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 Location: Stanton Drew Village, Avon. (ST 600 633).  Grid Reference:  51° 22.1' N, 2° 34.4' W.

 

Stanton Drew (Photo Credit Steve Weir)      Stanton Drew: (Stone Circle, Henges, Avenues).

This huge megalithic complex consists of three stone circles, two stone avenues, a cove of stones and an outlier. The Great Circle is the second largest English stone ring after the outer circle at Avebury, is 112m (368ft) in diameter and is composed of 27 stones.

Beside it lies the North-East Ring. It is 29.6m (97ft) across and its eight massive boulders, four of which still standing, are the biggest of the entire complex. The South-West Ring, badly ruined and on private land, is not open to the public.

(More about Triple-circles)

 

 

   Stanton Drew:

From the two visible circles there are two avenues running eastward towards the river Chew. The avenue starting from the North-East Ring, composed of seven surviving stones, and the wrecked one extending from the Great Circle, if continued, would have merged into one. The Cove, in a straight line with the centres of the two accessible stone circles, consists of two huge upright stones with a recumbent slab lying between them. They are blocks of dolomitic breccia, while the circles' stones are of pustular breccia and oolitic limestone. The Outlier, also known as Hautville's Quoit, lies half a kilometer (1850ft) north-east of the circles, on a high ridge. It is a sandstone boulder, now recumbent, and it is in a straight line with the centres of the Great Circle and the South-West Ring.

Burl recognises the presence of four henges at Stanton Drew.

 

The Nearby Cove in the garden of the 'Druid's Arms'

 

Results of Recent Surveys at Stanton Drew:

English Heritage's Ancient Monuments Laboratory scientists, in recent geophysical research of the site (with a portable magnetometer), have discovered that within the Great Circle are the remains of a highly elaborate pattern of buried pits that once held massive posts. They are arranged in nine rings concentric with the stone circle, at the centre of which are further pits. The rings vary in diameter from 23m to 95m (75.5ft to 311.7ft). The magnetometer survey also revealed that the Great Circle is itself contained within a very large ditch 135m (443ft) in diameter. Twice as large as Stonehenge, this prehistoric ceremonial site has been described as the biggest in Britain.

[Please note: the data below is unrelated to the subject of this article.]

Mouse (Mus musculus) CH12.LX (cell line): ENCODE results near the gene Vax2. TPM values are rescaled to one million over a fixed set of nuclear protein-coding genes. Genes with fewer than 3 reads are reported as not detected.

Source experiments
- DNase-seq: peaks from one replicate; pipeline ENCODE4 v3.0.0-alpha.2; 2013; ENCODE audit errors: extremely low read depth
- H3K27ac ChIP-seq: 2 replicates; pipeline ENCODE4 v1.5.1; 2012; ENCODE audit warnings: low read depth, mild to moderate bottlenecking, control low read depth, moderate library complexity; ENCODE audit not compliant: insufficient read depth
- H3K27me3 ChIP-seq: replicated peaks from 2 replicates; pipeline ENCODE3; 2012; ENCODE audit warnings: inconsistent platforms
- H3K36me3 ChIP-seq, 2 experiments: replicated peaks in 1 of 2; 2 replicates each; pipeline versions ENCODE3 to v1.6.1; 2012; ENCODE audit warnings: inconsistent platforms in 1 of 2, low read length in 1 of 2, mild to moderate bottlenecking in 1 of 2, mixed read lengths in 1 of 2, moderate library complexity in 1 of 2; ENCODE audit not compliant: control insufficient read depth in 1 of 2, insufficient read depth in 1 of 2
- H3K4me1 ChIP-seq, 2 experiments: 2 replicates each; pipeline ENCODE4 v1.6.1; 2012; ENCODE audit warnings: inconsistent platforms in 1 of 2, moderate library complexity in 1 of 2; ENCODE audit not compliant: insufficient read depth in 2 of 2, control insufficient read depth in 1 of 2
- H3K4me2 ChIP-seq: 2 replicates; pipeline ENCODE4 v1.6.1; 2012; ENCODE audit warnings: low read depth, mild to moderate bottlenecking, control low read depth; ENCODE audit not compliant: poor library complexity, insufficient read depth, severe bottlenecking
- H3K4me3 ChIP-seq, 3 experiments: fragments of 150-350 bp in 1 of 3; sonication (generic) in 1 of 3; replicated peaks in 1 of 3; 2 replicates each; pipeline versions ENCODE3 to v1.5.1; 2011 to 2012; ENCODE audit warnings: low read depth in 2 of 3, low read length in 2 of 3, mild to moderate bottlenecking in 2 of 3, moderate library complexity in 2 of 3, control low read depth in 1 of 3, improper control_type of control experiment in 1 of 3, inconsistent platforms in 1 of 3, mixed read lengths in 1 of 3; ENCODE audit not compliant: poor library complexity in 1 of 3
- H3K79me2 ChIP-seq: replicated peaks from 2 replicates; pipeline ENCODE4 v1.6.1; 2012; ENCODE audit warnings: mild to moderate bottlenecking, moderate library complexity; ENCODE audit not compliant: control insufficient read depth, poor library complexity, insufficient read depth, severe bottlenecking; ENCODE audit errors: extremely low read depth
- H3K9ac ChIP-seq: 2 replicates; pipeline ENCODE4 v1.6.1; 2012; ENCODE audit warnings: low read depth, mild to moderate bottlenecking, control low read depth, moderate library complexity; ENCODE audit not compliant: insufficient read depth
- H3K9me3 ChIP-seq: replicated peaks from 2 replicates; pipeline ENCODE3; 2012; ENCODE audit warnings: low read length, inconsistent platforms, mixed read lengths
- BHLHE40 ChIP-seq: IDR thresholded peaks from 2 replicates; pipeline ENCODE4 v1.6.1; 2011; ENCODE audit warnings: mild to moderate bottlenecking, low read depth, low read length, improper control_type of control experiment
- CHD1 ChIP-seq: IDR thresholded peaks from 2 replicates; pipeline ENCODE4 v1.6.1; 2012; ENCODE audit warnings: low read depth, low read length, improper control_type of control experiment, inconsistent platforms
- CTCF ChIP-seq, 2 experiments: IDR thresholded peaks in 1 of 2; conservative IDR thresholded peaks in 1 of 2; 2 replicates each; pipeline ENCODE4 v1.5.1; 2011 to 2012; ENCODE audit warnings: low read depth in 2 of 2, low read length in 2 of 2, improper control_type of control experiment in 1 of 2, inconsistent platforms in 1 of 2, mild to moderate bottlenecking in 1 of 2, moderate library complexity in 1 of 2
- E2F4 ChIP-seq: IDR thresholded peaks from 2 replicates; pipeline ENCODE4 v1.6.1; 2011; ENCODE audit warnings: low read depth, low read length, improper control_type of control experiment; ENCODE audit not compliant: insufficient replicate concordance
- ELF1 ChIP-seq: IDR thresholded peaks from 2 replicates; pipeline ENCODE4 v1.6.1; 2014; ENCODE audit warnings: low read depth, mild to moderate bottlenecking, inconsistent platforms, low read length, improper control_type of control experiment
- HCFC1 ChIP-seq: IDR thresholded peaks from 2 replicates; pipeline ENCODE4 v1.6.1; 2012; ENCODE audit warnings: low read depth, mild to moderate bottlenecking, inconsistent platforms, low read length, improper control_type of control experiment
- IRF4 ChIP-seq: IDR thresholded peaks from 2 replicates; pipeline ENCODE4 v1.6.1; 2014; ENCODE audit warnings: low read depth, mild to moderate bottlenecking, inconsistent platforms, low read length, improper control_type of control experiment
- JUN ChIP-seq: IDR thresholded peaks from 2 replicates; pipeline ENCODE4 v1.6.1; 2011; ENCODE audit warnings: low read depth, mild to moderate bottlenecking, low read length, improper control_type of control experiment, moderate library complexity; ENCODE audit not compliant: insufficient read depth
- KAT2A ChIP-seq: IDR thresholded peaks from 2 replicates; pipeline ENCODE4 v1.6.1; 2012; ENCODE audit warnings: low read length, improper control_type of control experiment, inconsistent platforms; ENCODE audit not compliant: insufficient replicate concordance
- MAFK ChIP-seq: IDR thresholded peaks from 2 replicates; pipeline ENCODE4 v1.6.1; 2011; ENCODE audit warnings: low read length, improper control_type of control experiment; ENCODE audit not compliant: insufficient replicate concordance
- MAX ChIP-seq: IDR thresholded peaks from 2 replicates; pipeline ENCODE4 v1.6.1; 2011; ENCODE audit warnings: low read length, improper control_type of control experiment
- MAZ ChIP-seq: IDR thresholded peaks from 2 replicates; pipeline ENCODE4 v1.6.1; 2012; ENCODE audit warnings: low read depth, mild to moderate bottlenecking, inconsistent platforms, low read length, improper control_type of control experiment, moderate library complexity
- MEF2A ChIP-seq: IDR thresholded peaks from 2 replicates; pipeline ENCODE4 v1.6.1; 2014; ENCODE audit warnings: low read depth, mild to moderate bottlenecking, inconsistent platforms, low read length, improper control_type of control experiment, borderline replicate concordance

Nine concentric circles revealed at Stanton Drew.

Schematic of Stanton Henge with opening to the North-East.

 

Tradition and Myth:

There are several local traditional stories about the megalithic complex. The best known tells how a wedding party was turned to stone: the party was held throughout Saturday, but a man clothed in black (the Devil in disguise) came and started to play his violin for the merrymakers after midnight, continuing into holy Sunday morning. When dawn broke, everybody had been turned to stone by the Demon: so the stone circles are the dancers, the avenues are the fiddlers and the Cove is the bride and the groom with the drunken churchman at their feet. They are still awaiting the Devil who promised to come back someday and play again for them. Another legend, shared with Long Meg and Her Daughters and many other megalithic monuments says that the Stanton Drew's stones are uncountable. John Wood reported this story in 1750; when he tried to count the stones, a thunderstorm broke out.

 

Alignments:

Professor Alexander Thom assumed a third orientation, to the major southern moonset, from the centre of the North-East Ring through the South-West one. As Professor Aubrey Burl writes: Midsummer processions and ceremonies may be imagined, rituals by moonlight celebrated by hundreds of people from the countryside, assembling for reasons long forgotten but preserved silently in the stones themselves

 

Article: BBC Jan 2010.

Archaeologists have discovered the collection of prehistoric standing stones at Stanton Drew is older than originally thought.

'During geophysical surveys last summer, they found the outline of a burial mound dated from nearly 1000 years before the stone circles. The surveys were carried out by Bath and Camerton Archaeological Society and the council's Archaeological Officer.Their work has brought new light on the origins of the Cove - the three large stones in the beer garden of the Druid's Arms.

Stone circles such as those at Stanton Drew are known to date broadly to the late Neolithic and early Bronze Age, about 3000 to 2000 BC. The dig last summer found a burial mound from 1000 years before the stone circle. The upright stones might be better explained as the portals or facade of a chambered tomb'.

(Link to Full Article)

 

Stanton Drew: Gallery of Images:

Engraving from ' “Old England- A Pictorial Museum” By Charles Knight. (1845)

 

Overhead of Stanton Drew.

 

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